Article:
The white-tailed deer range in Manitoba exists south of Flin Flon in the northwest and the Bloodvein River in the southeast. Isolated summer reports of white-tailed deer have come from Lynn Lake and Herchmer, approximately 140 km south of Churchill. Its northern range is likely limited by the severity of the winters and the limited food supply.
The white-tailed deer is the most abundant and readily-seen big game animal. High deer numbers are seen in the province in spite of the historic loss of winter forest shelter to agriculture and urban development. Population estimates remain between 150,000 and 160,000. A historic peak of about 250,000 occurred in the summer of 1995, in contrast to a low of 60,000 in 1974. The severe winter of 1995/96 increased deer mortality, and a subsequent overall drop in provincial population was observed by January 1997. Locally, mortality was offset where agricultural forages were accessible (typically as hay bales) and where emergency feeding programs were initiated. An emergency program was again initiated in early 1997, when an even more severe winter occurred.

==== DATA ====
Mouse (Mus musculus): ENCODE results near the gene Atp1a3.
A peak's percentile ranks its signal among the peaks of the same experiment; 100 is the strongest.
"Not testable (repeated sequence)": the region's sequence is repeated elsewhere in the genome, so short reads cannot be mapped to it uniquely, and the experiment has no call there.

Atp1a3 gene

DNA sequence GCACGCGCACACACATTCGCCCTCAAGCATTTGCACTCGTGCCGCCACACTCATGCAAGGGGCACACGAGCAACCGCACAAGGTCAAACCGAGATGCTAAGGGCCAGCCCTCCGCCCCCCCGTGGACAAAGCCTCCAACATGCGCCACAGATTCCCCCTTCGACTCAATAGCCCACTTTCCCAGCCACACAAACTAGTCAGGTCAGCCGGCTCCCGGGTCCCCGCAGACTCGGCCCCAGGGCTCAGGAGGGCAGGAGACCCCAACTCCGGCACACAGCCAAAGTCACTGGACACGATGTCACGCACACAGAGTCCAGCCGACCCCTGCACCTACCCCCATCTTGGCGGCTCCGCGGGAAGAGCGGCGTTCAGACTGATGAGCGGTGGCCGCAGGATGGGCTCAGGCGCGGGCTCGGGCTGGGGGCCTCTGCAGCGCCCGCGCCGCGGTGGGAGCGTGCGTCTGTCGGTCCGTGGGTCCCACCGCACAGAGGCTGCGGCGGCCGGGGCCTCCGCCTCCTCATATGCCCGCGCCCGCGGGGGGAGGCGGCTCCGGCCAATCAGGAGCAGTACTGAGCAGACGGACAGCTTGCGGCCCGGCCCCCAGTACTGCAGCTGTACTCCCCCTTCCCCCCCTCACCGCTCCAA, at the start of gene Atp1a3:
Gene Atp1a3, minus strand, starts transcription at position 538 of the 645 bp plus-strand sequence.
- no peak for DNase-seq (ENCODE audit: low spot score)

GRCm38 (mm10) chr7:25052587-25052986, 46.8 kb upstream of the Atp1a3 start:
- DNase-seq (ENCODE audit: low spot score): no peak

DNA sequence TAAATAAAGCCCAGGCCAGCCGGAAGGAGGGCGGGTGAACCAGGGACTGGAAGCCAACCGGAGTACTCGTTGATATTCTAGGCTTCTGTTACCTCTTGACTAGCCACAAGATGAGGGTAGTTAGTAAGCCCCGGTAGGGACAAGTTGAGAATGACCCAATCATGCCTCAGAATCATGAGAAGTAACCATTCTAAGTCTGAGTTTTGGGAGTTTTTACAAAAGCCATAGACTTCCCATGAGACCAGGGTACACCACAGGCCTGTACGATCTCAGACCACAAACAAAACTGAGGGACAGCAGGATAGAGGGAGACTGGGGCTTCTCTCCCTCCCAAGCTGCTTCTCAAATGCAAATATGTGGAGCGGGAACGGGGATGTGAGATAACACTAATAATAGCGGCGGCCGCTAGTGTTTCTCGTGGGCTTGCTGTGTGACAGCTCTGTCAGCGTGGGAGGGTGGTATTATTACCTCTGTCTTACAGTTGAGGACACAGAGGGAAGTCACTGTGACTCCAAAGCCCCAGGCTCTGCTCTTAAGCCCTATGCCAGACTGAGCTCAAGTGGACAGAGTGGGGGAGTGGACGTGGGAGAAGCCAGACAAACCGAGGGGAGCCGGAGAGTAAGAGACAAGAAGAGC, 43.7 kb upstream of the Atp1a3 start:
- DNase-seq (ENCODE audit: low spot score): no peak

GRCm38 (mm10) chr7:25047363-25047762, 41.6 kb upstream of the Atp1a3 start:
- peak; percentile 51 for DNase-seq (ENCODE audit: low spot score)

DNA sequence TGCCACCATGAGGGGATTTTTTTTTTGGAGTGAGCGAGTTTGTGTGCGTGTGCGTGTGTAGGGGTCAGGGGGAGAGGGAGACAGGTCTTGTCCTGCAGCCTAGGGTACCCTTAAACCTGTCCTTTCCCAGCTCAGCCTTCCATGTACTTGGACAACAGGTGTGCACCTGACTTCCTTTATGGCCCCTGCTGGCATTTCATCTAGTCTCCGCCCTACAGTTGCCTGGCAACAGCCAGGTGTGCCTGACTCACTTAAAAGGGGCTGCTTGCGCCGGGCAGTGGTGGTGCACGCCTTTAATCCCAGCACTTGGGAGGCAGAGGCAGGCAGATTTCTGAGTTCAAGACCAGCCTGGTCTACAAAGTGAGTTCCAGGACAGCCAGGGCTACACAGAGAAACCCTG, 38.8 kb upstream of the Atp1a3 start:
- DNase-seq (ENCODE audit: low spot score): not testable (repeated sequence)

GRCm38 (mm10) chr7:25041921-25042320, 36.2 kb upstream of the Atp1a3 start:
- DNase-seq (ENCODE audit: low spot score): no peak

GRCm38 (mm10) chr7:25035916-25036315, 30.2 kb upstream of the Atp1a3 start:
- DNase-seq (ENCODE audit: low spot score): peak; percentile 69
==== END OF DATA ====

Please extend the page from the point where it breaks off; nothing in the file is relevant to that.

The abundance and proximity of white-tailed deer to populated areas continues to provide excellent opportunities for viewing and interpretive programs. Responsive management ensures that deer meet the demand of licenced and Treaty Indian hunters. In urban and peri-urban areas, increasing deer numbers may contribute to greater numbers of deer-vehicle collisions. Agricultural forage and specialty crops, tree nurseries, market gardens and ornamental plantings continue to experience damage from deer feeding.
The continued loss of forested cover to cultivation and development increases the vulnerability of deer to severe winter weather, predators and hunting. Habitat reduction may eventually reduce deer numbers in southern Manitoba even though productivity and fawn survival remains high with the availability of agricultural forage.